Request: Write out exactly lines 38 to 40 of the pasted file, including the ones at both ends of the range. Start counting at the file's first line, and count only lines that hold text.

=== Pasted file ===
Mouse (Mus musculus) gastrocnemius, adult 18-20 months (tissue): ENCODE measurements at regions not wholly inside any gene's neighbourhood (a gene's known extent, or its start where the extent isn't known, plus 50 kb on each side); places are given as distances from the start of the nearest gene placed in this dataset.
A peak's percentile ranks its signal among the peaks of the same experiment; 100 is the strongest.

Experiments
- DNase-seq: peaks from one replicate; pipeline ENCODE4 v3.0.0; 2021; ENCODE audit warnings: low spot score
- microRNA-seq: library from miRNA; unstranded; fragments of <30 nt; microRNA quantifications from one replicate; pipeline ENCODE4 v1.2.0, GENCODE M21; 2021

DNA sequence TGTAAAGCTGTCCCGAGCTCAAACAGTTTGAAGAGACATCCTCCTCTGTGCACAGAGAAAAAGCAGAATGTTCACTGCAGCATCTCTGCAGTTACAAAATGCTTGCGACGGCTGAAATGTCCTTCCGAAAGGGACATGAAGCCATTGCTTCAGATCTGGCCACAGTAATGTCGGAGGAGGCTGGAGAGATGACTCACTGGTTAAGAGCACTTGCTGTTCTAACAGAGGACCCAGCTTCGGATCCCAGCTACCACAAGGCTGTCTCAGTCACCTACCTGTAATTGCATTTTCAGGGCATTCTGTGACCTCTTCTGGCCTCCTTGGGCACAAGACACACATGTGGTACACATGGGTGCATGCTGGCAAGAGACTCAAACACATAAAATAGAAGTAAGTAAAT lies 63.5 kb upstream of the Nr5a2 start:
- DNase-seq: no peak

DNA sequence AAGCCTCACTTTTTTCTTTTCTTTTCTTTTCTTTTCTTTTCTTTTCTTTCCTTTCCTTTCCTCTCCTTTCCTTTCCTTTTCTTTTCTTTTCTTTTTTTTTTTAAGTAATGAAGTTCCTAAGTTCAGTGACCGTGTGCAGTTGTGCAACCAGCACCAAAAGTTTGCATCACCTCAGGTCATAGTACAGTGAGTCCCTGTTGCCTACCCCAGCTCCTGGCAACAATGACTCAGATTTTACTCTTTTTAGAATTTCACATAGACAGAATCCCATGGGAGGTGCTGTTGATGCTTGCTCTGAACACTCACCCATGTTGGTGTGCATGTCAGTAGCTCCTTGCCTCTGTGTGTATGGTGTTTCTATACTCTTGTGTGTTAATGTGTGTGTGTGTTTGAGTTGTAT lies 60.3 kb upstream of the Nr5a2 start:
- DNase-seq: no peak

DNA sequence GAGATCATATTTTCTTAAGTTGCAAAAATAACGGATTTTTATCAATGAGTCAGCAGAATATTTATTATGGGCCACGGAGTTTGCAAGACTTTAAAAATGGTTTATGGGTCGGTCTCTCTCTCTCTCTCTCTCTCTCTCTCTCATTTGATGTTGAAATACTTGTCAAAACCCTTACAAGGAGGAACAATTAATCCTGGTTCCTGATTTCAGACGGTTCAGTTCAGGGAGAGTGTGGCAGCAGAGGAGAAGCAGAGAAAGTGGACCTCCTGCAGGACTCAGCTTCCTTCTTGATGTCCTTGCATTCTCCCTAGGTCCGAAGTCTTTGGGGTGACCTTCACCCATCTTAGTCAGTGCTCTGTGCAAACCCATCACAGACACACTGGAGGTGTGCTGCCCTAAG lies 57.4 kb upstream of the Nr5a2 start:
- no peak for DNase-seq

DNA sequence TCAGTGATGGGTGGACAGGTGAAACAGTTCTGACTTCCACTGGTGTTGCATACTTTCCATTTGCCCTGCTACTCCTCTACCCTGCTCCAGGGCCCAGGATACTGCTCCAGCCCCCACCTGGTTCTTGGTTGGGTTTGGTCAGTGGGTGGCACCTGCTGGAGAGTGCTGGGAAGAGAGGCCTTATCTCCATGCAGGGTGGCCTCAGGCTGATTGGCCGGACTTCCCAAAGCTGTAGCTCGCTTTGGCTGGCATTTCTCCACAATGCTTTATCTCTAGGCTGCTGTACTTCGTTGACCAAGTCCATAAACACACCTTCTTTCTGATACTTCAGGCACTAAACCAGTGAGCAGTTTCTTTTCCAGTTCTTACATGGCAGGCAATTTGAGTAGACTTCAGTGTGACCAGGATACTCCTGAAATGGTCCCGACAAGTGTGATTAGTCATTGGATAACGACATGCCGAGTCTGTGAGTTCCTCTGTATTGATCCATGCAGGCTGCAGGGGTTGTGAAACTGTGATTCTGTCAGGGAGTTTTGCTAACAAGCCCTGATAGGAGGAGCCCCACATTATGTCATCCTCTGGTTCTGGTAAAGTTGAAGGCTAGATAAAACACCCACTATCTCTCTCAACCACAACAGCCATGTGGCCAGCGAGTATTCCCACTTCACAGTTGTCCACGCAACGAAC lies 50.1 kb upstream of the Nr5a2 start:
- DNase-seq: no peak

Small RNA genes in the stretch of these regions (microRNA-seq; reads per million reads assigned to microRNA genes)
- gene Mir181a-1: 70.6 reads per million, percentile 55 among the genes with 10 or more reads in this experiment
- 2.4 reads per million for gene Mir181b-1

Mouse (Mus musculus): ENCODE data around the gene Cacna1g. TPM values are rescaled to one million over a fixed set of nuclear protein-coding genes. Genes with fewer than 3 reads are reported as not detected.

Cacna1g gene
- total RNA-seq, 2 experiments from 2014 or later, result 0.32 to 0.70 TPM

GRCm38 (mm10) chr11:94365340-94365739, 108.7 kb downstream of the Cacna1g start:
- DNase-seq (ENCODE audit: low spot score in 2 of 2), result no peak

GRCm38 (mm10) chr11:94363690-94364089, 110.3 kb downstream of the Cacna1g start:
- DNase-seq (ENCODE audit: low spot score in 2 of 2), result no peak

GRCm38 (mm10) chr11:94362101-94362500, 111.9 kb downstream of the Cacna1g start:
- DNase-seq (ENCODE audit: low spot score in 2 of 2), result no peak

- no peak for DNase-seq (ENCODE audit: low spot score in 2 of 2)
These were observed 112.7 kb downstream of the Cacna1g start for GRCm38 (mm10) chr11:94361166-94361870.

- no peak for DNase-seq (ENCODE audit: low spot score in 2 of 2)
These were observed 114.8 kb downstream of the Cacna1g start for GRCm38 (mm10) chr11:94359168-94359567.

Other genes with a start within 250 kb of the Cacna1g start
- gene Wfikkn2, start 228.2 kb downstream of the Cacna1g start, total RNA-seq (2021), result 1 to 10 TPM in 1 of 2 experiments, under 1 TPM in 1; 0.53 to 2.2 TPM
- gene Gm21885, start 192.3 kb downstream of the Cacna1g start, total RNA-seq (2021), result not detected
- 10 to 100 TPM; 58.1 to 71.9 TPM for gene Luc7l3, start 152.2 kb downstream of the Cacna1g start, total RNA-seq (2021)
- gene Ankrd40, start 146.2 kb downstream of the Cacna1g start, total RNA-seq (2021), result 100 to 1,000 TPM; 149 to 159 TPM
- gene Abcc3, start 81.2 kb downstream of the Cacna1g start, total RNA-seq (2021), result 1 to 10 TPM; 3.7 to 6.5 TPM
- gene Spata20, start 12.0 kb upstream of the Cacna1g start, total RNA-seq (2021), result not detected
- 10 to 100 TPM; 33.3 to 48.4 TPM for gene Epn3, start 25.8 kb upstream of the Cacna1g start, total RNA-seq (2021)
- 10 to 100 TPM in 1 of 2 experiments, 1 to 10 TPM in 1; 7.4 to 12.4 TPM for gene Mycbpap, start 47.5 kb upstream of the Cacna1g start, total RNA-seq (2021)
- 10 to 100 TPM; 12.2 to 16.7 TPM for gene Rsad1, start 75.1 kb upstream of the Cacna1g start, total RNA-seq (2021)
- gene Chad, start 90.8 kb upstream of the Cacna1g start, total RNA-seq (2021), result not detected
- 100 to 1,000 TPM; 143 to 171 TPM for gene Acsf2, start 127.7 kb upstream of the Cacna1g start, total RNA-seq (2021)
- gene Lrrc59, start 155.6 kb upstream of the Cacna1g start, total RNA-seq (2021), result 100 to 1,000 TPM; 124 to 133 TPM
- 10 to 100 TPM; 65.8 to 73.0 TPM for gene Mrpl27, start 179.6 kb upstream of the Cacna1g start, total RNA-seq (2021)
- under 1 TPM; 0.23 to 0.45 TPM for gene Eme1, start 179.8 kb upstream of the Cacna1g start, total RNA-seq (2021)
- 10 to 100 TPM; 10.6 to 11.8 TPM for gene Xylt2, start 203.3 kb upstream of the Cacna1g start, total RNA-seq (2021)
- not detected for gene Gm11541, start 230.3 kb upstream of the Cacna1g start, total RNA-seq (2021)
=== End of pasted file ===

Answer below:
- 10 to 100 TPM in 1 of 2 experiments, 1 to 10 TPM in 1; 7.4 to 12.4 TPM for gene Mycbpap, start 47.5 kb upstream of the Cacna1g start, total RNA-seq (2021)
- 10 to 100 TPM; 12.2 to 16.7 TPM for gene Rsad1, start 75.1 kb upstream of the Cacna1g start, total RNA-seq (2021)
- gene Chad, start 90.8 kb upstream of the Cacna1g start, total RNA-seq (2021), result not detected